A boost in state aid to Wichita schools will mean a longer school year, higher pay for teachers and substitutes, new credit-recovery centers at high schools, more preschool classrooms and enhanced support for children with special needs, a district official said Monday.
The Wichita school board got its first look at a proposed budget for the 2018-19 school year, which shows spending increases in most areas and would lower the district’s property tax mill levy by a fraction.
“This budget was built around our strategic plan,” said Susan Willis, chief financial officer for Wichita schools. Wichita is the state’s largest district, with about 50,400 students.
Willis showed board members a “draft-form” overview of the district’s proposed $686 million budget. The board plans to hold a public hearing and adopt the budget on Aug. 27.
The budget is about $43 million higher than last year’s final budget. Willis said much of that — about $25 million — will go toward employee retirement, bond and interest payments, capital outlay projects and other areas that aren’t flexible for the district.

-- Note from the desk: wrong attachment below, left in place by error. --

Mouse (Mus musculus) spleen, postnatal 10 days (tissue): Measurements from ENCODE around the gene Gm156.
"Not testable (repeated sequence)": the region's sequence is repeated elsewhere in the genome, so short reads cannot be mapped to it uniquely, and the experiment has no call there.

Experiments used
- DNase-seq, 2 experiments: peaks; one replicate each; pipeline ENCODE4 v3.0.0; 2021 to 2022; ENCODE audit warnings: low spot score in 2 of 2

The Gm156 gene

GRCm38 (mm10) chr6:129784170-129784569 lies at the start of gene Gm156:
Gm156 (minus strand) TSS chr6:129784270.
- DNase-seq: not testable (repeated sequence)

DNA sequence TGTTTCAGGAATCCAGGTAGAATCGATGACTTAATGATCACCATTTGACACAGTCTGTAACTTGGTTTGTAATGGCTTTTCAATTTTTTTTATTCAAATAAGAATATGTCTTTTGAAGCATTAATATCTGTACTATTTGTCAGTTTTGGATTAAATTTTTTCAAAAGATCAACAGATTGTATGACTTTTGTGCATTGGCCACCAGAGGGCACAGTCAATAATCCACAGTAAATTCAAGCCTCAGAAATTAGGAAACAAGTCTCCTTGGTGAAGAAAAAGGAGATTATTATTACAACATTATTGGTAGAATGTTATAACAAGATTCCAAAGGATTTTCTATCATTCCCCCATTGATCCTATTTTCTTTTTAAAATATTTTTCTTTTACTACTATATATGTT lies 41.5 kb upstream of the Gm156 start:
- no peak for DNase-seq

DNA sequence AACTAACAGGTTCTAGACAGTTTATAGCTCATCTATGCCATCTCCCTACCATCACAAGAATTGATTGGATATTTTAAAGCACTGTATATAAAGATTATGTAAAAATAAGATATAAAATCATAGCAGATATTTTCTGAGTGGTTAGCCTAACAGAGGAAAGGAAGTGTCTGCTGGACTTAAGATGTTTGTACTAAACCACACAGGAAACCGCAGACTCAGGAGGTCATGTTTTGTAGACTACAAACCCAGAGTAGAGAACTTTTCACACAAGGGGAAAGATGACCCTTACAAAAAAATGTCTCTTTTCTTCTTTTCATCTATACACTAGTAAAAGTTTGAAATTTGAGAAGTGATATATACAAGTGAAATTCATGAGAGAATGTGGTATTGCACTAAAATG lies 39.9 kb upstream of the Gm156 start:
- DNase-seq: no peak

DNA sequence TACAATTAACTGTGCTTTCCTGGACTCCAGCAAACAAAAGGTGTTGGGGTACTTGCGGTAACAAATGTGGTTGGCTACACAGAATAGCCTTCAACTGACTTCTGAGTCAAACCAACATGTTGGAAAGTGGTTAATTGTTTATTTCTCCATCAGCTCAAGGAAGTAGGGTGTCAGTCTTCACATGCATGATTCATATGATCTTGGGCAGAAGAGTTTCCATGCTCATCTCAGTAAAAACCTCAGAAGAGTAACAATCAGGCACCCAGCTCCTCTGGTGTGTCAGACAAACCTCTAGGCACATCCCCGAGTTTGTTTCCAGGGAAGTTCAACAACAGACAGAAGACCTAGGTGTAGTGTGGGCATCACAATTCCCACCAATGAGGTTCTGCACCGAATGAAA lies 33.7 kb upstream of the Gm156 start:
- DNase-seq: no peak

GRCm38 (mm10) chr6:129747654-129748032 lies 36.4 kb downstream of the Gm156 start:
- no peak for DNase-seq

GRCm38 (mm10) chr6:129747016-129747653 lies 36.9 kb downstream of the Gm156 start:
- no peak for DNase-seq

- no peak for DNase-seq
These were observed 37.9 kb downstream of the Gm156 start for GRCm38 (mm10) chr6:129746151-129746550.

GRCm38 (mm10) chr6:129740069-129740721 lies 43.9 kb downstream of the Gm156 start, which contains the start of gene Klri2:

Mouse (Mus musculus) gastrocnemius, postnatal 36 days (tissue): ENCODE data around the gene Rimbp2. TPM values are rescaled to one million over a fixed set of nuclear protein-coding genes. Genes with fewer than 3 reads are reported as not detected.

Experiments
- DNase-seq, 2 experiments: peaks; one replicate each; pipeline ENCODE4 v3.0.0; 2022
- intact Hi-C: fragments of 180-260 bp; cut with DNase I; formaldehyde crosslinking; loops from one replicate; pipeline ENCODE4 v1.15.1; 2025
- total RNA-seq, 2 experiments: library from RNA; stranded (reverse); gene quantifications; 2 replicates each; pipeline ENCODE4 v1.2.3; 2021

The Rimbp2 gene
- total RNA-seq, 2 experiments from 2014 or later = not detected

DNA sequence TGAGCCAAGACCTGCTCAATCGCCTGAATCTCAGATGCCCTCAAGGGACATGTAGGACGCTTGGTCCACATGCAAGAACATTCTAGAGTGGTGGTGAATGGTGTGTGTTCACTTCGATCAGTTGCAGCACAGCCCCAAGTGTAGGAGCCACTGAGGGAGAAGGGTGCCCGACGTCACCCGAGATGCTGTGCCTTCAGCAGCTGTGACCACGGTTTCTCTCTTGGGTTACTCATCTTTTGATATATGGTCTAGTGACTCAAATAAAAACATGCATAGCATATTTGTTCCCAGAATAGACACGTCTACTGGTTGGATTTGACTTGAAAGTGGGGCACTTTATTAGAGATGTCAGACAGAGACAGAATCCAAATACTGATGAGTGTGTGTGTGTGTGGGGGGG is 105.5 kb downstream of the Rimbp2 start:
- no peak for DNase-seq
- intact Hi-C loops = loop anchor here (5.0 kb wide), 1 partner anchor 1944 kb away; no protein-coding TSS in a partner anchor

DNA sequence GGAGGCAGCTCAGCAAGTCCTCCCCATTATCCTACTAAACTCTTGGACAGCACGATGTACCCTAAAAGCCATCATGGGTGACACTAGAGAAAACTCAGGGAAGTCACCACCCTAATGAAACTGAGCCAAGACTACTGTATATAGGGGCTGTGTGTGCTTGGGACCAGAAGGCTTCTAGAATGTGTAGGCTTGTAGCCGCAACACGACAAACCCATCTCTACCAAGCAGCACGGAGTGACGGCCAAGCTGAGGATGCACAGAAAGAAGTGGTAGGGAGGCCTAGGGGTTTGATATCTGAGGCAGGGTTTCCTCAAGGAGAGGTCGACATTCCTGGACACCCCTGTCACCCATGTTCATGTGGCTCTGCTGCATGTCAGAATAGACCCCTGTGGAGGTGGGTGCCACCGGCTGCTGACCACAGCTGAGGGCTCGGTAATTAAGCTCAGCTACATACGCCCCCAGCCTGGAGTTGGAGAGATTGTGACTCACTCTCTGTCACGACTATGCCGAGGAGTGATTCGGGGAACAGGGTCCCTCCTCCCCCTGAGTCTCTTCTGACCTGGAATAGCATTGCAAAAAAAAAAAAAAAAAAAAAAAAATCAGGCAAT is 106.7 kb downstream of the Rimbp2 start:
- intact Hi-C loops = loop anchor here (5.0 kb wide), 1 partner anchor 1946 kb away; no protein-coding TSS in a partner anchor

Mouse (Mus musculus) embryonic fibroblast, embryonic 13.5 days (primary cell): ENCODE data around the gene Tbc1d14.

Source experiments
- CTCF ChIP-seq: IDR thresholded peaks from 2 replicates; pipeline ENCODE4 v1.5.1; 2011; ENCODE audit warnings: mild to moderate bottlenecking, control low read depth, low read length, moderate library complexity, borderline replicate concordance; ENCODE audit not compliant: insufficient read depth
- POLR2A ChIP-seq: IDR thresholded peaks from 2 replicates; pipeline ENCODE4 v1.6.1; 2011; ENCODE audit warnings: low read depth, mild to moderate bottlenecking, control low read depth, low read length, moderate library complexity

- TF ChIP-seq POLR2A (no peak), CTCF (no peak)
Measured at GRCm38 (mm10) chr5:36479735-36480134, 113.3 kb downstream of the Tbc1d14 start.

“It’s certainly not money we have to spend on wages or student needs or any of those things,” she said.
The remainder of the increase — about $18 million — would go toward a proposed pay raise for Wichita teachers and several other programs, Willis said.
Substitute teachers in Wichita will make $5 more per day, a district spokeswoman said; long-term substitutes will make $7 more per day.
Other proposed increases include about a dozen additional teachers and para-educators, two grant writers, enhanced wireless technology, 15 more school days and a new K-6 school for students struggling with behavior issues.
The proposed budget would lower the district’s mill levy by a fraction — .118 mills. But that shouldn’t mean less revenue for the district, Willis said, because property valuations have been “on the uptick” by about 2.5 percent a year.
The proposed budget also would add staffing for Parents as Teachers, a program geared toward parents with children younger than 3. The program pairs parents and their young children with parent educators who guide children’s development through home visits, play groups, developmental screenings and other activities.
“With our emphasis on working with at-risk kids, this Parents as Teachers thing is just . . . a winner. It really does help kids succeed in school,” said board member Ernestine Krehbiel.
“We’ve got tremendous numbers of low-income families that aren’t able to access that or have not accessed it because we just had to cut back so much.”